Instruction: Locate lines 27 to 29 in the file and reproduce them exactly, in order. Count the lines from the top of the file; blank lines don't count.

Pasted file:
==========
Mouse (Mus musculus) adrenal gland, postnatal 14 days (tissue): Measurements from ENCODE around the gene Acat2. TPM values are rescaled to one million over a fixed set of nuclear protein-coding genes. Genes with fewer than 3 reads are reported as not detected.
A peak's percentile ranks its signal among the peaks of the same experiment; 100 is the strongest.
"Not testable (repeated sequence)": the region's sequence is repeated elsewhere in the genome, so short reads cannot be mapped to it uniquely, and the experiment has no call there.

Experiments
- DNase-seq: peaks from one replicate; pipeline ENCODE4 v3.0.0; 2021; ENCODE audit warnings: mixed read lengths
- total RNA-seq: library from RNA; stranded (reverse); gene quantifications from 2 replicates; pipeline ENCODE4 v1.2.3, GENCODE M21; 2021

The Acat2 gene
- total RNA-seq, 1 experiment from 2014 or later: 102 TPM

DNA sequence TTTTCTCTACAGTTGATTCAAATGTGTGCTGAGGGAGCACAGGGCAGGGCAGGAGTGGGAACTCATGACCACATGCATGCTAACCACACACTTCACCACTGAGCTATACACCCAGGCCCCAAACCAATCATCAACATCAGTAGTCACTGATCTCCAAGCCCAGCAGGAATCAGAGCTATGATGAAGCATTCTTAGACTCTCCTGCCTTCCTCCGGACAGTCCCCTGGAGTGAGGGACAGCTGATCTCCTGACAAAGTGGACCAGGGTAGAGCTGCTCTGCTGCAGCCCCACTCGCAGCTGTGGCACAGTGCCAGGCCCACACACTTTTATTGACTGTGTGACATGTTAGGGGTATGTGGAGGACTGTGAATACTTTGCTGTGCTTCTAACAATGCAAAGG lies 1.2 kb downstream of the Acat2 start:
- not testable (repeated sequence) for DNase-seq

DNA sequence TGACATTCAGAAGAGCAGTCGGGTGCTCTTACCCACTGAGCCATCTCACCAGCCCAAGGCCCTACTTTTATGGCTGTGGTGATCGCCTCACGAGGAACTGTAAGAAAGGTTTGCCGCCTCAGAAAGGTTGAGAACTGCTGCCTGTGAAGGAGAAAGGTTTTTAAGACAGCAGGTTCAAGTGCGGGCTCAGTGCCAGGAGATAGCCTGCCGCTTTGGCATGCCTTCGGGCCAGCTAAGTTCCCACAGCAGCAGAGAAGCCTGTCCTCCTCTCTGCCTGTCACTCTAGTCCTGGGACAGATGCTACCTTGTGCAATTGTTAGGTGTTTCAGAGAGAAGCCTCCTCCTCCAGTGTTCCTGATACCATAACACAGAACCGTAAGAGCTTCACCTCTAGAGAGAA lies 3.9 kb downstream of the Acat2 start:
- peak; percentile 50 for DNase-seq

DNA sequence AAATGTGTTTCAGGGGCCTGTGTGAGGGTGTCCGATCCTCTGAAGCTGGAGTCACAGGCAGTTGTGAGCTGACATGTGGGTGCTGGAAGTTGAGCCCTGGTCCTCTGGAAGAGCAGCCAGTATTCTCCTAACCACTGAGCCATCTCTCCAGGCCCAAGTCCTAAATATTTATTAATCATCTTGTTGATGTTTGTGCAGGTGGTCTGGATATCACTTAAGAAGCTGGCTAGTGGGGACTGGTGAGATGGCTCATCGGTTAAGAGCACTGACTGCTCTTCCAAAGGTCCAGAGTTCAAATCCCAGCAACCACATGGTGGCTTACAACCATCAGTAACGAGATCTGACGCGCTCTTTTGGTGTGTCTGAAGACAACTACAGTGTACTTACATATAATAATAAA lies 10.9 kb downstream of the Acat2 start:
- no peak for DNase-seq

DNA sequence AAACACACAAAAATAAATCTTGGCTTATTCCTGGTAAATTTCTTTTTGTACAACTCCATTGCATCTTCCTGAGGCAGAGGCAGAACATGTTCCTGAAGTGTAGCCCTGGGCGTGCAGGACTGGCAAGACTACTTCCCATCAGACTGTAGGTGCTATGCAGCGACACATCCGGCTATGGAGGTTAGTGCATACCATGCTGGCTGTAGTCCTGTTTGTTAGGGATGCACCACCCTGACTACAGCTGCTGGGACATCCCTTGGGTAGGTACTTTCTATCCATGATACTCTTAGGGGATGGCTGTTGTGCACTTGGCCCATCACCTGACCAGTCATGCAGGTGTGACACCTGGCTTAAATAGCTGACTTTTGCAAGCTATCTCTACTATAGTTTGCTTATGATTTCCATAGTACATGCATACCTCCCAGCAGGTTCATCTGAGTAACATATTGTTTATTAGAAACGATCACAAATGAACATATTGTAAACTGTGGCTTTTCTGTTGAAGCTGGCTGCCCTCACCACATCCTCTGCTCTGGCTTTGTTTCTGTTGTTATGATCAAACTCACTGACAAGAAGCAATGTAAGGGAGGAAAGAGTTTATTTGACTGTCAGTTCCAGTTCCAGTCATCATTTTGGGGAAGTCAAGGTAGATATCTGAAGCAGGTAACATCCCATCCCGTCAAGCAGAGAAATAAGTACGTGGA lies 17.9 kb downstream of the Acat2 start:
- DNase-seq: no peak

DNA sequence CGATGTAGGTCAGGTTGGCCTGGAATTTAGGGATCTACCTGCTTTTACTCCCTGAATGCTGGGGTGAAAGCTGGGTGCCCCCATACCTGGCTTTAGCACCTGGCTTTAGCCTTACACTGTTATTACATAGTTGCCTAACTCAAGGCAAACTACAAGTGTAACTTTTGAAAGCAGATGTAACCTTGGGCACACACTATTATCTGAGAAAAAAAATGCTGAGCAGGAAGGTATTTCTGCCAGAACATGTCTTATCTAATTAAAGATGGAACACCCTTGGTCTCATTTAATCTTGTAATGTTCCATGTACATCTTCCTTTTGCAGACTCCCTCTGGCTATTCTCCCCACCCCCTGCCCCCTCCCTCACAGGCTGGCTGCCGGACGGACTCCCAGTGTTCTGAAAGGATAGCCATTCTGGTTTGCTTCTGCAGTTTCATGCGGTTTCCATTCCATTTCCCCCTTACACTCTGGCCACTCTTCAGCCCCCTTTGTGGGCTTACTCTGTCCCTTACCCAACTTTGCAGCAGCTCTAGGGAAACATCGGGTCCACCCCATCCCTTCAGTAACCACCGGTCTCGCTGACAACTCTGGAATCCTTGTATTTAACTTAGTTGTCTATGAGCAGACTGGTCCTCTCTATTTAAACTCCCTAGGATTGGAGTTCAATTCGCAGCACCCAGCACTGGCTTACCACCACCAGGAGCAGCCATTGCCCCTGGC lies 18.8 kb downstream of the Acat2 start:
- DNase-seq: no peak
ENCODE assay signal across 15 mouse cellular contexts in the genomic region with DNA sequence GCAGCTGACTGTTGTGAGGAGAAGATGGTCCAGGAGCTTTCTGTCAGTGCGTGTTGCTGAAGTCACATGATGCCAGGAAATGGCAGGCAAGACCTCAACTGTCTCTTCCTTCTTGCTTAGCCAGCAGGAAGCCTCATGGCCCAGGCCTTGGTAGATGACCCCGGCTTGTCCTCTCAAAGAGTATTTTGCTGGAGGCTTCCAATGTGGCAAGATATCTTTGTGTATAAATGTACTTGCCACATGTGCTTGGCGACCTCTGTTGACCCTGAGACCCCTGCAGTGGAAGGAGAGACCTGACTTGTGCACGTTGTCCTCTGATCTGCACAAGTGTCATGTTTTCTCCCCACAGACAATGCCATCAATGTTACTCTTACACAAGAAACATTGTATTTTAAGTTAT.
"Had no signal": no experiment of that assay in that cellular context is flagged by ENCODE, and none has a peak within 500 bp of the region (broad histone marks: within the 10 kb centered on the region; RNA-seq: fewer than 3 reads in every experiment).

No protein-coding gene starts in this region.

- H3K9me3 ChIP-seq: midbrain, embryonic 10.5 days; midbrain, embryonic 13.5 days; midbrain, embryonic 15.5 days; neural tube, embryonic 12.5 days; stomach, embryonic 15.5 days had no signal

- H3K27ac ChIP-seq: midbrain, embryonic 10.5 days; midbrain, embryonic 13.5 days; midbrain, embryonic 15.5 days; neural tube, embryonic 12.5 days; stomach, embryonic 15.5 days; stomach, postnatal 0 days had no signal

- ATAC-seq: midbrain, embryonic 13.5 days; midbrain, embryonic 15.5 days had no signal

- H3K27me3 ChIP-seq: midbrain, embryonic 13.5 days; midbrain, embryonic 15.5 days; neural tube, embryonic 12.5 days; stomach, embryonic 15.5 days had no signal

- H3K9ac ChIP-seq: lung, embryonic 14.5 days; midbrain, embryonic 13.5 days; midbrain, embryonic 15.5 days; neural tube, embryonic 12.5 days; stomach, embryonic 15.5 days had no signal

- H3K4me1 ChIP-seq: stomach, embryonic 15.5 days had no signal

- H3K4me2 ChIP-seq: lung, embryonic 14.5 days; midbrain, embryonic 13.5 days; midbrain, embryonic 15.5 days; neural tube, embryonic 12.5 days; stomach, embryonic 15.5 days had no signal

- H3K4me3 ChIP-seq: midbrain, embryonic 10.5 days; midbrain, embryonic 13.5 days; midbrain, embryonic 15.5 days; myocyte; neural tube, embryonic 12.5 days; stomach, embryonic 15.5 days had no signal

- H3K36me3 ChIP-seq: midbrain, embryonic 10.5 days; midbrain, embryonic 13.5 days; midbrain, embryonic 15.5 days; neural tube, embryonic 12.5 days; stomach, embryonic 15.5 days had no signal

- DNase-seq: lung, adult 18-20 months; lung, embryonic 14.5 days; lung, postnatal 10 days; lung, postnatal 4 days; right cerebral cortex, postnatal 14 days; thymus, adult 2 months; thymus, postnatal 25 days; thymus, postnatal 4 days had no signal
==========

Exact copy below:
- H3K4me1 ChIP-seq: stomach, embryonic 15.5 days had no signal

- H3K4me2 ChIP-seq: lung, embryonic 14.5 days; midbrain, embryonic 13.5 days; midbrain, embryonic 15.5 days; neural tube, embryonic 12.5 days; stomach, embryonic 15.5 days had no signal

- H3K4me3 ChIP-seq: midbrain, embryonic 10.5 days; midbrain, embryonic 13.5 days; midbrain, embryonic 15.5 days; myocyte; neural tube, embryonic 12.5 days; stomach, embryonic 15.5 days had no signal